Am I reading this wrong, or has the “missing heat” been “found” in model generated pseudo data? And am I wrong in thinking these models were all created and “adjusted” by “climate scientists” who just knew the missing heat had to be somewhere?

    OK, next time I lose my keys, I’ll just call them to construct a nifty key model, and presto! they should be able to tell me where my keys are.

    Data? We don’t need no stinkin’ data!

    • Gary, you are correct, the “missing heat” been “found” in model generated pseudo data. Found by the man who was embarrassed about losing the heat in the first place.

  21. Jurij and TonyB, beats me to.
    In theory, has to be vertical current circulation (convection). Radiation isn’t an explanation in water, and direct conduction is obviated by the definite ocean thermocline. The darn thermocline physics problem is that warmer water is less dense, so floats on top. Fish like that a lot.
    Now, we might speculate about melting arctic ice. But fresh water is less dense than salt water, so it floats on top also. Fresh water wells in south Florida, and the Everglades, exist because of that useful ‘sandbar’ fact.
    If there were more sea ice (which exudes salt and is mostly freshwater), then the seawater below would become saltier, so heavier, and might sink. Indeed this does happen to create the arctic halocline circulation. But…there has been less Arctic sea ice, so this should slow rather than increase that circulation since 2000, the opposite of what Trenberth asserts. Darn physics anyway.
    Of course, the other explanation is that there is no ‘missing heat’ outside the uncertainty of admittedly flawed models. The principle of Occam’s Razor suggests this is the most likely explanation. Trenberth is probably just wrong. Both the transient and equilibrium sensitivities to CO2 are overstated, because the positive water vapor feedback is overstated (precipitation, adaptive iris, declining UTrH) and the cloud feedback is likely negative rather than positive. As posted here last year. And in the climate chapter of my ebook on Arts of Truth.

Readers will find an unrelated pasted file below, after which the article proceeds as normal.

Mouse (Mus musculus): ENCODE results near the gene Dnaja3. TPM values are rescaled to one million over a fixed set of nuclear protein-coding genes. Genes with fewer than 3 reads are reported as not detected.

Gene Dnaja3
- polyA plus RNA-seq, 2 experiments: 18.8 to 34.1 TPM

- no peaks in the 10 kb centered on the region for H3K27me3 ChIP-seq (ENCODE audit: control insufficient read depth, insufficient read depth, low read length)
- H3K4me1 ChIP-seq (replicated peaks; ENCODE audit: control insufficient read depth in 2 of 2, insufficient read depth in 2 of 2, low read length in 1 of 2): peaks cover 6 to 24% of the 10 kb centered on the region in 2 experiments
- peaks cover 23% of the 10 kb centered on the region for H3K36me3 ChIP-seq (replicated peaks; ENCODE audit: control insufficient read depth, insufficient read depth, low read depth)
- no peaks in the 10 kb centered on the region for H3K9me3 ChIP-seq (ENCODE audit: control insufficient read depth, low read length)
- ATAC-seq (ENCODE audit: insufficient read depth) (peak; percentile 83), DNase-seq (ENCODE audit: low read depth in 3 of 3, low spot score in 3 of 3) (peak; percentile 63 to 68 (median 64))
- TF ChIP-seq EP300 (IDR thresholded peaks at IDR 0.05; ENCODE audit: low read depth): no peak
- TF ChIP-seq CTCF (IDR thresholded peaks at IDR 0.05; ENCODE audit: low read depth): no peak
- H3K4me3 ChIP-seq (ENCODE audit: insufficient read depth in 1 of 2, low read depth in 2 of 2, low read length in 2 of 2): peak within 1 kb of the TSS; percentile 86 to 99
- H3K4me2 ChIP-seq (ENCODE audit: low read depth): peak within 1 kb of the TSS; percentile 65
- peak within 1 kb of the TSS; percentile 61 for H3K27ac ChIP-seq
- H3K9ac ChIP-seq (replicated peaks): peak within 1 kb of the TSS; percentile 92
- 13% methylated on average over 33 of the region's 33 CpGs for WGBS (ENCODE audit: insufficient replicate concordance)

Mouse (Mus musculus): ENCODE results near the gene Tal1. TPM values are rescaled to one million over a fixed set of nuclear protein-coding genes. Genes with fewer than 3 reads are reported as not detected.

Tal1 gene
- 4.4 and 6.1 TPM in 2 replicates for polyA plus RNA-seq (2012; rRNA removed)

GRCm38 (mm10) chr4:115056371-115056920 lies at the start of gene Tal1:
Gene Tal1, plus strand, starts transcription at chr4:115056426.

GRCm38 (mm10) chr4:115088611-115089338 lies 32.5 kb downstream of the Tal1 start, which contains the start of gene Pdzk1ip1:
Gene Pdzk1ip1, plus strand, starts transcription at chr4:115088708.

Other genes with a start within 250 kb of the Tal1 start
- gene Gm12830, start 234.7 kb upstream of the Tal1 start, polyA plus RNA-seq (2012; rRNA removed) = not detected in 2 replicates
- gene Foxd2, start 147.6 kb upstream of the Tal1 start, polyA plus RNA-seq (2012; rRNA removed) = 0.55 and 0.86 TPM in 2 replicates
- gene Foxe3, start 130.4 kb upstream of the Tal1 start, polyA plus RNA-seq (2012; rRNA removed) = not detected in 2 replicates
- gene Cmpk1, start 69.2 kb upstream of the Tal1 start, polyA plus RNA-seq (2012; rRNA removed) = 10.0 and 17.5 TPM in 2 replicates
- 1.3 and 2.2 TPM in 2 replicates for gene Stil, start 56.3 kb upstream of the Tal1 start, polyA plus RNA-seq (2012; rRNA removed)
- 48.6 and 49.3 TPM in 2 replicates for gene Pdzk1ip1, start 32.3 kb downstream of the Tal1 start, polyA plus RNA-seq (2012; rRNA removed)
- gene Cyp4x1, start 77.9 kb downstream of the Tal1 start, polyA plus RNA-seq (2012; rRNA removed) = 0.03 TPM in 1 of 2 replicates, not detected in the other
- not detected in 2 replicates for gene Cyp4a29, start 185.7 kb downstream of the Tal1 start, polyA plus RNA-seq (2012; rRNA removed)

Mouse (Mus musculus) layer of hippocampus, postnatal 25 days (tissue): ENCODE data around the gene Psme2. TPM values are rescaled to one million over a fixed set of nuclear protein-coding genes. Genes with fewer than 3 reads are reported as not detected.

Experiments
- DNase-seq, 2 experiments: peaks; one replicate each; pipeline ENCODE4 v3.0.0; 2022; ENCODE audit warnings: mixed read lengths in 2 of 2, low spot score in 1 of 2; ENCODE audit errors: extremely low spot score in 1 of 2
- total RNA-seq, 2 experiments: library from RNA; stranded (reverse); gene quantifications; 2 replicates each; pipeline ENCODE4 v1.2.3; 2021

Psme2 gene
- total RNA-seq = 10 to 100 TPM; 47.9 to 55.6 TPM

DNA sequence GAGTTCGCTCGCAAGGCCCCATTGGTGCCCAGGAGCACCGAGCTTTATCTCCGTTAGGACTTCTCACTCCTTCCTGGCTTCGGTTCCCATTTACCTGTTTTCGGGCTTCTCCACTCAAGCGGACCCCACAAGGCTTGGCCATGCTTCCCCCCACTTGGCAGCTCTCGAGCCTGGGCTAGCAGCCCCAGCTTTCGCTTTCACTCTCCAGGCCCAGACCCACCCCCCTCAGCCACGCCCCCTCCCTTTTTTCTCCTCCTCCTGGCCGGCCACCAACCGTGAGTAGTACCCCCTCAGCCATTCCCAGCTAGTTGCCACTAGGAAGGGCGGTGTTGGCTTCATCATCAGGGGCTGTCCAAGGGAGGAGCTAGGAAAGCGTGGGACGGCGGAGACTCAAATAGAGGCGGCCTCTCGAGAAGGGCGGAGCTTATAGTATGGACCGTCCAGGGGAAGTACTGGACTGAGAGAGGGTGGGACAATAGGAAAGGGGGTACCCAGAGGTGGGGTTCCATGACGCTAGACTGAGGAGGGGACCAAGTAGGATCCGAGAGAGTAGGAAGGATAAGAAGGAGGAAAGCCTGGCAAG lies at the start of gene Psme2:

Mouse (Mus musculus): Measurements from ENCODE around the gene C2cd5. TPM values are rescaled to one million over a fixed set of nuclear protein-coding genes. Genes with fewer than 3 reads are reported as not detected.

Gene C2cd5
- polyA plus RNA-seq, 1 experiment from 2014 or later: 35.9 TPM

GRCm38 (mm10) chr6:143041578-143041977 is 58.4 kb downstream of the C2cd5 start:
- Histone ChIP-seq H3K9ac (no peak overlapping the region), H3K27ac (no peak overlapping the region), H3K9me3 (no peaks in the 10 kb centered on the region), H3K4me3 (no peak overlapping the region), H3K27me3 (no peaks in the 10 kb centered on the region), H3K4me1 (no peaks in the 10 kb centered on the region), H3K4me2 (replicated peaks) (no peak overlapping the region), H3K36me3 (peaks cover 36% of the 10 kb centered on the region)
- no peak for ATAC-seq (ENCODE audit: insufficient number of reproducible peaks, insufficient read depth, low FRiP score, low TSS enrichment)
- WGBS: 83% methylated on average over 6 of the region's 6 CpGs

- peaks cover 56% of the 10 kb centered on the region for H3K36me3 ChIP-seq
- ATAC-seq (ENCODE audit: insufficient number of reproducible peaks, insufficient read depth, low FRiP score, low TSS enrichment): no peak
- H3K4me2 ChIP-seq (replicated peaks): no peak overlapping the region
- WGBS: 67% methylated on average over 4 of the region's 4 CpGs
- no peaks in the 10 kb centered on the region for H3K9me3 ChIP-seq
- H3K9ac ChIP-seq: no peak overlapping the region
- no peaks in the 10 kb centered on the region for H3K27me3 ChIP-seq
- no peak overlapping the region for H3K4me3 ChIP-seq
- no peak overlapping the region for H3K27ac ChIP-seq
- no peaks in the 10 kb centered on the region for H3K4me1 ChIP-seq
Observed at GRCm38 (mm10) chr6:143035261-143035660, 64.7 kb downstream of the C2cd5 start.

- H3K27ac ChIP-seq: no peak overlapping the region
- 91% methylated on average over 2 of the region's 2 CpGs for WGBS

Now, that does not tie it all together. But as our host has posted, splicing limited data into computer models to produce a dubious baseline is not a proof. And, if you read the first paper on this reanalysis, it is stunning how bad the models were before corrected by data. Which hardly suggests they are good now.
    I am working on an essay for the next book which might become a post if permitted by our gracious hostess, that lays all this out with pictures.
    Regards

    • Rud, it is the formation of the sea ice the excludes the salt. Greater sea ice annual formation would increase the deepest water portion of the THC, but that would be at a nearly fixed temperature and density in the Antarctic with more variation in the Arctic. The time lags are incredibly long though, most of the deep ocean mixing is wind driven in the Antarctic convergence zone, which is cooling implying more heat uptake, but that is related to SO variations not CO2 forcing, at least not directly. Toggweiler and the GFDL have several good papers on the more realistic sources of natural variability.

      There is also a neat fresh/salt water effect in the NH. Since there is more fresh water in general, wind mixing changes the salinity and drops the freezing point. That is supposed to be part of the SSW event impact like this year when high salinity North Atlantic water is mixed more completely with the melt water surface lens. More of the Arctic ice formed at a lower temperature this year.

      • Chief Hydrologist

        Of course – one could always assume that the CERES and ARGO data are approximately correct and that mixing between the mixed layer and below occurs by turbulent eddies both from above and below.

        Evaporation occurs as water moves northwards creating the bulk of the salt dense surface in the Arctic. This is the blk of the saline effect – and the water sinks as it becomes both saline and cold enough. The latter through loss of thermal energy in high latitudes.

        Fresh water doesn’t exist as lens in open water – turbulence is far too great. It exists in groundwater precisely because of the lack of mixing.

        And give it up FOMBS – learn to communicate reasonably or you will continue to be a marginal annoyance at best.

      • Chief, the CERES and ARGO data are great but ARGO coverage is 60N to 60S. There is still a bit of uncertainty at the poles that can contribute to missing things.

      • “Fresh water doesn’t exist as lens in open water – turbulence is far too great. It exists in groundwater precisely because of the lack of mixing.”